Sir Martin Sorrell, the WPP Group chief executive, and Mark Zuckerberg, the Facebook co-founder, are represented as the two faces of media this week - that's old media and new media - in terms of executive pay.
Zuckerberg has cut his pay to the notional amount of $1 (64p) and in so doing, joins an exclusive club of chief executives who have made similar moves.
Sorrell on the other hand, who has long been dogged by rows about his salary with shareholders, agreed to cut his pay by £100,000 to £1.2m.
While Sorrell has cut his pay, he is still earning many more millions through his leadership of WPP.
For instance, last year he saw a 60% rise in compensation to £12.9m. This was not welcomed by WPP shareholders who made clear their opposition to his pay package with a 59.5% vote against the company's remuneration report.
The vote might be non-binding, but it is an ongoing irritant between the WPP and its investors.
Zuckerberg's new pay deal gives him around 8.5 cents a month to play with. The move puts him in same club as Google founders, Larry Page and Sergy Brin, and HP CEO Meg Whitman (although she did pick up $16.5m (£10.62m) in total compensation), who also take a $1 annual pay cheque.
The cut in Zuckerberg's annual pay was revealed in a SEC filing late on Friday. It is in stark contrast to what he earned in 2012, when he picked up around $2m (£1.28m) on the back of a base salary of $503,000.(£324,000)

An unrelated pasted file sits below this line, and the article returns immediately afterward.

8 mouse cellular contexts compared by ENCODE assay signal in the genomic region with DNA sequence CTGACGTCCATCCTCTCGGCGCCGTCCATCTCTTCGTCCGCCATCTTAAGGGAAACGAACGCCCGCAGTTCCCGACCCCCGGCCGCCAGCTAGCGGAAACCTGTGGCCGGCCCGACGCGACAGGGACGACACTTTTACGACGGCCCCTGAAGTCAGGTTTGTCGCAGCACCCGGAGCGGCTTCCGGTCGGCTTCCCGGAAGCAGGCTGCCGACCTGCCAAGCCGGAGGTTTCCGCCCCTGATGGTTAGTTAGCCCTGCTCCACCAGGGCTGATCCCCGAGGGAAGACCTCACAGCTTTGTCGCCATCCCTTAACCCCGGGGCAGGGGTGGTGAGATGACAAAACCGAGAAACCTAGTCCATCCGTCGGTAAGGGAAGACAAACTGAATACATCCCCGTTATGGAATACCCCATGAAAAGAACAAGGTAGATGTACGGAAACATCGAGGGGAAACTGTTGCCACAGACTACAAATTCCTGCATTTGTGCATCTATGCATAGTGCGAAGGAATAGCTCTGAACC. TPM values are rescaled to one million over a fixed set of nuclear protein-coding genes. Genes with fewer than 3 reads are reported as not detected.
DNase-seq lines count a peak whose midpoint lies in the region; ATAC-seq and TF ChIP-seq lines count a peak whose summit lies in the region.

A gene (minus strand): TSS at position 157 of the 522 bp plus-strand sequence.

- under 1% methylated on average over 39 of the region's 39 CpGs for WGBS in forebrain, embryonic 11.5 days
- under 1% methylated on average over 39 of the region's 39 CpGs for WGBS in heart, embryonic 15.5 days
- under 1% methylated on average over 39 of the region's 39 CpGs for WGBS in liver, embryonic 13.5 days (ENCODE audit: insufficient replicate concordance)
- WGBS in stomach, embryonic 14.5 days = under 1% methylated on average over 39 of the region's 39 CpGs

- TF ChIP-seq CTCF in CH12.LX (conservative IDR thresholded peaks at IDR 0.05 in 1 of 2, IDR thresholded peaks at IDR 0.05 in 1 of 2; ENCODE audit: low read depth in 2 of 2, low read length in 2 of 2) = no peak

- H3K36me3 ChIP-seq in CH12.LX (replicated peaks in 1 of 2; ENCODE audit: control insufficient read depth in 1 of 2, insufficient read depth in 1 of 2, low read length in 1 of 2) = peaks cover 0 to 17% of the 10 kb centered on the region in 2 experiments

Granted the $1 and £1.2m Zuckerberg/Sorrell comparison is perhaps an unfair one, considering that the Facebook co-founder is also a multi-billionaire.
He retains a controlling stake in Facebook through his ownership of around 486 million shares, which are currently worth more than $13bn (£8.4bn)
Zuckerberg did also exercise options on 60 million Facebook shares at the time of its IPO in May 2012 and gained around $2.3bn (£1.5bn). He sold 30.2 million shares for $38 (£24.46) each in the IPO in part to settle his tax bill.
Sorrell's wealth, although considerable, does not run to the same levels as Zuckerberg's.
While he is the richest ad man in The 2013 Sunday Times Rich List, his stake in WPP is worth around £200m, which gives him a total estimated worth in excess of £210m.
Earlier this year, he accepted close to £11m in shares as part of the ongoing performance of WPP.
When it comes to Facebook, it is a subject that Sorrell has had much to say about. He recently said that Facebook is a media owner and a competitor to WPP, a comment he reiterated at the FT Media Summit last week, while earlier this year he said that Facebook is not advertising medium, but a branding one.
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